We've seen Cavern of Souls a lot over the past few years. Since 2022, the card has seen print in one form or another 16 times, though that number is a bit misleading. Ten of those reprints are from Lost Caverns of Ixalan alone, coming in a variety of colors and other promo stylings. Also this year, we saw it appear as Paths of the Dead in Tales of Middle-earth Commander not once but thrice, including surgefoil, a treatment I still haven't seen in person and until I do am not convinced of its existence.

At one point (a.k.a. during the spike in prices during the height of the COVID-19 pandemic in mid-2021), the original version of Cavern of Souls would run you nearly $100. Nowadays, it's half that, and I'd like to think that the aggressive reprinting lately has had an influence on that.

Did we want it?

As a land that can make any color, Cavern of Souls can go in just about any deck, and according to EDHREC, "just about any deck" is 188,814 total. If you're playing a creature deck, it's likely you have or have wanted a Cavern to keep those pesky blue players from meddling with your Slivers/Dragons/Jellyfish. And even if you're not themed around creature type, just having a land that guarantees you'll resolve your commander is worth it on its own a lot of the time. And with all these reprints, Cavern's easier to get than ever. 

5. Smothering Tithe

Did we need it?

Smothering Tithe is one of those cards that might not have started as a "Commander card," per se, but quickly became so entwined with the format (for better or worse) that it's now appeared in more Commander-specific products than not. What began in Ravnica Allegiance way back in (checks notes) three-and-a-half years ago has seen print in Double Masters 2022, a judge promo, and this year, both in Commander Masters and the Wilds of Eldraine: Enchanting Tales bonus sheet. There's pretty much a version now for all types of Magic player: flat fantasy fanatics, fans of close-ups of hands grabbing at money, supporters of a guy puking out coins like he's possessed by the spirit of a change machine at Chuck E Cheese, and of course, anime girl appreciators. I think that encompasses pretty much everyone who plays Magic, more or less.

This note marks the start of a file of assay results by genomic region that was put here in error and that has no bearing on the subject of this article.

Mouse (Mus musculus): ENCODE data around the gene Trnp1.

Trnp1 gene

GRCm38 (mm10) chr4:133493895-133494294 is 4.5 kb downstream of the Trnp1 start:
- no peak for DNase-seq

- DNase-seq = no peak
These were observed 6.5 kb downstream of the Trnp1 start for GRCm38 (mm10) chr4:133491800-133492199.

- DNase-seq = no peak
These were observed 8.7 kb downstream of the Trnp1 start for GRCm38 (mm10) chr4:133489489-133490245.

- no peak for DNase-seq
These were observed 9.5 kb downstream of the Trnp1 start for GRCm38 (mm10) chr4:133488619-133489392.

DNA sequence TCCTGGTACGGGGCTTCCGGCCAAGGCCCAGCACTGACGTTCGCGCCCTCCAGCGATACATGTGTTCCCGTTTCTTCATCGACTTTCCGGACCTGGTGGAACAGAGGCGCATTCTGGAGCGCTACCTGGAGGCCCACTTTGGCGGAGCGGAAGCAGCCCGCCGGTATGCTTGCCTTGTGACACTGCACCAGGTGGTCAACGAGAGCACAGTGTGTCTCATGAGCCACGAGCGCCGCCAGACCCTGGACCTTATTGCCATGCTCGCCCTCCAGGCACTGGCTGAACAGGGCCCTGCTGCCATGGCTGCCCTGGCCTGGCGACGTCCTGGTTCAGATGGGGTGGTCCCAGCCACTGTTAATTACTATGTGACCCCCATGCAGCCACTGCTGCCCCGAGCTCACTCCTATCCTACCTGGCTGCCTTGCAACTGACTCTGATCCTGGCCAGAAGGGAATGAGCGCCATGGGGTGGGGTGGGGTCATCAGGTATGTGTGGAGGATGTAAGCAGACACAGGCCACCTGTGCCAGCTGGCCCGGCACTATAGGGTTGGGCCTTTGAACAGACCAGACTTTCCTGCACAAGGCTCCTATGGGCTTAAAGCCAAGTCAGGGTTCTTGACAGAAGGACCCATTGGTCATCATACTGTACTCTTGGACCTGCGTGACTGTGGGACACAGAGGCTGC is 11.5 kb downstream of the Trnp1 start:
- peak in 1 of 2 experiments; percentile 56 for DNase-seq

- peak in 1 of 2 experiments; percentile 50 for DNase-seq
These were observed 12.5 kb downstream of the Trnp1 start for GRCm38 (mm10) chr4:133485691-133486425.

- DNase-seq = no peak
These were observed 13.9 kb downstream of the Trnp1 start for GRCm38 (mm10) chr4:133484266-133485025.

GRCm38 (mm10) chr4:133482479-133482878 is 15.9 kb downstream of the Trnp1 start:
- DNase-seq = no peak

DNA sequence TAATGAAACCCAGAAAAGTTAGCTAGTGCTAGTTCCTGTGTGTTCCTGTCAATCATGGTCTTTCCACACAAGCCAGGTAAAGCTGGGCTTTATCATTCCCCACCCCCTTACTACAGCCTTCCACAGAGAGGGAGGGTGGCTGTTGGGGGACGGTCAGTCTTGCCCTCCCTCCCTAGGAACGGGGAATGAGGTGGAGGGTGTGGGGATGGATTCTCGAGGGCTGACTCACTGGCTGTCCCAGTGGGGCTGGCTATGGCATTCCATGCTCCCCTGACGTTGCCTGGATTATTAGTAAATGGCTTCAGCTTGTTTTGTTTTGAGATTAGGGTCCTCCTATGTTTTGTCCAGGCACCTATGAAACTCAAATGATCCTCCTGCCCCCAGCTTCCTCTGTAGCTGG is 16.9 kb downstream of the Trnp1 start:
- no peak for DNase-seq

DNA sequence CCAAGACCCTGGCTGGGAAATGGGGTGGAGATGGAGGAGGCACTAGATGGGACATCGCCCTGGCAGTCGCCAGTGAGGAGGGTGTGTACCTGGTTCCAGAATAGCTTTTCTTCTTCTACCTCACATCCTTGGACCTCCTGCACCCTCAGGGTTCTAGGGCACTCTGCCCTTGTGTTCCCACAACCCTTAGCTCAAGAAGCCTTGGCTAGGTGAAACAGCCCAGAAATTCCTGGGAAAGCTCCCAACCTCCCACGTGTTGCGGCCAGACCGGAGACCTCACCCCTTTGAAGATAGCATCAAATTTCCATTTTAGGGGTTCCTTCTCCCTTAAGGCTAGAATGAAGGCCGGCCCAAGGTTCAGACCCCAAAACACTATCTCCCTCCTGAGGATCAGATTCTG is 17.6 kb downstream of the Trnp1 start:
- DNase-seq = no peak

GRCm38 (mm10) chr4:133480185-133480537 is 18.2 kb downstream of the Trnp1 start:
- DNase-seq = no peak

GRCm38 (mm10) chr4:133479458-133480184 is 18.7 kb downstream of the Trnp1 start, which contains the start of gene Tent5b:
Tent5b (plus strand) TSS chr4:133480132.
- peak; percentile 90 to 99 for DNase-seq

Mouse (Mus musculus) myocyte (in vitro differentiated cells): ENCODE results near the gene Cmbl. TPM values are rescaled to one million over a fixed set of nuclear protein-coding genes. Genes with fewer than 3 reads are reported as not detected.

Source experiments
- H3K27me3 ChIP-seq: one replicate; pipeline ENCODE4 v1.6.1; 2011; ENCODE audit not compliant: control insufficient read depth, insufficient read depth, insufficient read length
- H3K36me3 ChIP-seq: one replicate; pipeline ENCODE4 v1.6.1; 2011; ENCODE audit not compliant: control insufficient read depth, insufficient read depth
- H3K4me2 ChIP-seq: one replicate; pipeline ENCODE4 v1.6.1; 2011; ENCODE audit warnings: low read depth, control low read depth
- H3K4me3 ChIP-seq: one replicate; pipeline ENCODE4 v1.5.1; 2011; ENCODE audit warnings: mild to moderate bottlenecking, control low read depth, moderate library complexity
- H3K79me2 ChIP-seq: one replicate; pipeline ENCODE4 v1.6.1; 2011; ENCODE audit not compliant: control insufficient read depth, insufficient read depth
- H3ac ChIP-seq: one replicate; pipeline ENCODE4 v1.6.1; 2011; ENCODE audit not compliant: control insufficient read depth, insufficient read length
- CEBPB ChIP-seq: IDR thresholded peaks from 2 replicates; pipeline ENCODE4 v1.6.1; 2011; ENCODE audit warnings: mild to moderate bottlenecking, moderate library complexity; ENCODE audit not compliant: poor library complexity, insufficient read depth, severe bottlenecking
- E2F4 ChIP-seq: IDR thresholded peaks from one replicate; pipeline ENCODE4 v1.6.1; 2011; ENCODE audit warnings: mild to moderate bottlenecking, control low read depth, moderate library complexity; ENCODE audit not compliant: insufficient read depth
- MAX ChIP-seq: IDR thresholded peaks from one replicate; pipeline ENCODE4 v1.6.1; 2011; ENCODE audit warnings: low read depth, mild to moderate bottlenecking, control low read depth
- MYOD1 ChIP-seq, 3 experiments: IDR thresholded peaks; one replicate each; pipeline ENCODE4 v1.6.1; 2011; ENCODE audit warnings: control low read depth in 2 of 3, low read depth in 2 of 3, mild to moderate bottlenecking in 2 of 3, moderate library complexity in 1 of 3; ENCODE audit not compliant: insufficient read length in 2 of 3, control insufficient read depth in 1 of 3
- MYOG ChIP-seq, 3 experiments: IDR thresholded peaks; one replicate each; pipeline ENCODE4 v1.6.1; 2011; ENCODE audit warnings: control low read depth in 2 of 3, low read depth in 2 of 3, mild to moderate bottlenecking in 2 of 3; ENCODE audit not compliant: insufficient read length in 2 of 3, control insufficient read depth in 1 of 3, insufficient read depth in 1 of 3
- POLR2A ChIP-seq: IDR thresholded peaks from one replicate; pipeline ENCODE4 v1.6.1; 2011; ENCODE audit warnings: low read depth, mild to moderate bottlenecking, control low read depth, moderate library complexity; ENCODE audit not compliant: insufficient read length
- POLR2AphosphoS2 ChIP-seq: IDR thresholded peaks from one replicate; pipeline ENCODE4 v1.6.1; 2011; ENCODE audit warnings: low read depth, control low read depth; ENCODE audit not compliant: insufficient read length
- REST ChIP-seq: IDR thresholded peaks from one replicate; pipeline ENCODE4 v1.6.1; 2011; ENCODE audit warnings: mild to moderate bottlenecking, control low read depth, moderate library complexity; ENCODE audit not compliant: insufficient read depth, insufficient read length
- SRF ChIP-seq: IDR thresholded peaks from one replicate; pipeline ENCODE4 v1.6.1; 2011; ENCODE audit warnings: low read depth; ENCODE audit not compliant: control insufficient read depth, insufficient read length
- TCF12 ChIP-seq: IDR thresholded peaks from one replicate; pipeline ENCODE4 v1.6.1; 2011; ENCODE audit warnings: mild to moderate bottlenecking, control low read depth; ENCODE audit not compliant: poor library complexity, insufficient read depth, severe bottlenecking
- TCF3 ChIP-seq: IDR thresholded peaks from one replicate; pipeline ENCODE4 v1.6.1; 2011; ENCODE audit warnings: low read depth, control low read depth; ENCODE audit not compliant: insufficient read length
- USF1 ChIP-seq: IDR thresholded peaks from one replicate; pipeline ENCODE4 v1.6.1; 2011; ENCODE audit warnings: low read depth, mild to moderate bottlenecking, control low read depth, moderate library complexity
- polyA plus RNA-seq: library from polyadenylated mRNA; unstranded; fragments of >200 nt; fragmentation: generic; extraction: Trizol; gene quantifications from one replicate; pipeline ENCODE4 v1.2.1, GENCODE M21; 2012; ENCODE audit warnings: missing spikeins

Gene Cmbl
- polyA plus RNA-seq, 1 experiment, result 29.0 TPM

The Ravnican version hit heights as high as $50 for a time, but after all these recent reprints, you can get it for around half that, much like most of the nonfoil printings. That's the mark of a good reprint right there. Of course, the borderless anime confetti foil will run you around $304 at the moment, so use that information how you see fit.

Did we want it?

If a deck's playing white, there's a 26% chance that there's a Smothering Tithe somewhere in the 99. Like Rhystic Study, the value of the card skyrockets in a multiplayer setting, especially among libertarian playgroups that don't believe in paying taxes. Nearly 400,000 decks on EDHREC feature the card, placing it as the third-most popular white card of all time, behind Swords to Plowshares and Path to Exile.

Say what you want about what Smothering Tithe might do to the game itself in practice, but it's firmly the poster child of "if you can't beat 'em, join 'em." And now, after this year, that's pretty easy to do.

4. Sylvan Tutor

Did we need it?

Among my personal playgroup, I'm known to be staunchly anti-crossover. It's just not for me. But I'm not here to yuck anyone's yum, and outside of Dungeons & Dragons, the sets centered around The Lord of the Rings are probably closest to your average Magic setting, so much so that I can see the appeal, if I squint, so while my knee-jerk reaction when seeing that they reprinted Sylvan Tutor with a new LotR paint job wasn't favorable, I came around. 

Two things helped with that. One, Detroit natives Greg and Tim Hildebrandt are credited with the art, and the pair are probably in my top ten or so favorite fantasy artists of all time. Speaking of which, the art on the card is actually quite old. Tim passed away in 2006, but this particular piece was painted for a LotR collection by the brothers in the mid-70s. I don't care if it's a crossover with seminal 1995 sci-fi show Sliders starring Jerry O'Connell, you slap some Brothers Hildebrandt on a card and I'm there. 

The other thing that I came to appreciate is just how rare a reprint of Sylvan Tutor actually is. The card originally appeared in Portal, and since then it was reprinted exactly once, as a judge gift card in 2020. Each print is successively cheaper, as the Portal version still costs around $60, but this year's reprint is $35. There's a lot to like about this one, even if it is technically a Universes Beyond exclusive reprint.

Did we want it?

A high price tag, the fact that it comes from a nearly 30-year-old set, and the divisive nature of tutors all limit this one's play data. On EDHREC, we see it used in only 14,435 lists, or roughly 1% of all decks playing green. Compare that to Worldly Tutor, which is almost the same card with a slightly different name and is played in 223,630, and you can start to see how impactful good reprints can be. 

3. Cyclonic Rift

Did we need it?